When Kieren Perkins won the 1500 metres freestyle gold medal at the Atlanta Games in 1996, he became the only Australian since Dawn Fraser to defend an individual Olympic championship successfully. He also did something Fraser used to specialise in - he overcame huge adversity. His final year of preparation was an essay in frustration… hampered by illness, injury, distraction, unaccountable loss of form and an understandable faltering of self-confidence. The champion who had seemed invincible, who still held world records for the 400m, 800m and 1500m freestyle, suddenly found himself battling to win a spot in the Olympic team. At the Olympic trials he failed to qualify for the 200m, then the 400m, but scraped into the 1500m behind Daniel Kowalski.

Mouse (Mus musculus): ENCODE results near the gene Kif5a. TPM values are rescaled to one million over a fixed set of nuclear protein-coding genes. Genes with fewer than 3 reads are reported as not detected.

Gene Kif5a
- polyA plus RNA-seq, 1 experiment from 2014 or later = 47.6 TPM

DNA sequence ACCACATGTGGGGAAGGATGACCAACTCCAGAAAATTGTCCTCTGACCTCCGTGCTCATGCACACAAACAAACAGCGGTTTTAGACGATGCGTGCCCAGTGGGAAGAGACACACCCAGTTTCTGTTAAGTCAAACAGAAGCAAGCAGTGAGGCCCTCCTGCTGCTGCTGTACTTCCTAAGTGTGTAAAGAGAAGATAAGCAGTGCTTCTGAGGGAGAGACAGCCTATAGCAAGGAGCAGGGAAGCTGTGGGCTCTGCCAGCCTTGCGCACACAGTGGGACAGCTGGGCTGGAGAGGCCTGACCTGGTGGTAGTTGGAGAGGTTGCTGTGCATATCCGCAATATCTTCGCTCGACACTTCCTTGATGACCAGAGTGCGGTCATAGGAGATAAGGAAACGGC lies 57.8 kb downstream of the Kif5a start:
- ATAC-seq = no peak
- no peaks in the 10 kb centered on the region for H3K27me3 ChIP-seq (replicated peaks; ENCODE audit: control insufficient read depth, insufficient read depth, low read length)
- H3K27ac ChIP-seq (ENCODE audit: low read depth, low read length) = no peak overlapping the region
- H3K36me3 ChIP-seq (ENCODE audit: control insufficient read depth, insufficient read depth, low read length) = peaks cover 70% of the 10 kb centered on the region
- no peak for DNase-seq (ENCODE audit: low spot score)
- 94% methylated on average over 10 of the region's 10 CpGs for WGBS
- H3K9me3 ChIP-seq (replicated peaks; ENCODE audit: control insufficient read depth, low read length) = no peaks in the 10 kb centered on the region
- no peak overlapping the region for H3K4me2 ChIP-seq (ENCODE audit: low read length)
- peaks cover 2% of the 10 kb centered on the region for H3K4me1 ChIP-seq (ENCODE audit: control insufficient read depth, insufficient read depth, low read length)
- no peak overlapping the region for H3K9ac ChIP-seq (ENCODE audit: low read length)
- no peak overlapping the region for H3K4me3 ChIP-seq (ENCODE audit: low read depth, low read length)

In Atlanta, Perkins continued to struggle, suffering stomach cramps that inhibited his turns, costing him 10 seconds, he squeezed into the final as slowest qualifier. On the final night he looked down on the pool and told himself: “I’m in lane eight. It’s the same water as the rest of the pool. I’ve just got to get in there and do it.” That’s what happened, as he led from start to finish to retain the title he had won in Barcelona four years before. Perkins, an asthmatic who had been taken to his coach John Carew for therapy after an accident at the age of eight, tried to win a third 1500m gold medal at the Sydney Olympics. He was beaten into second place, though, by a youngster who had been inspired by his feats, Grant Hackett.
Harry Gordon, AOC historian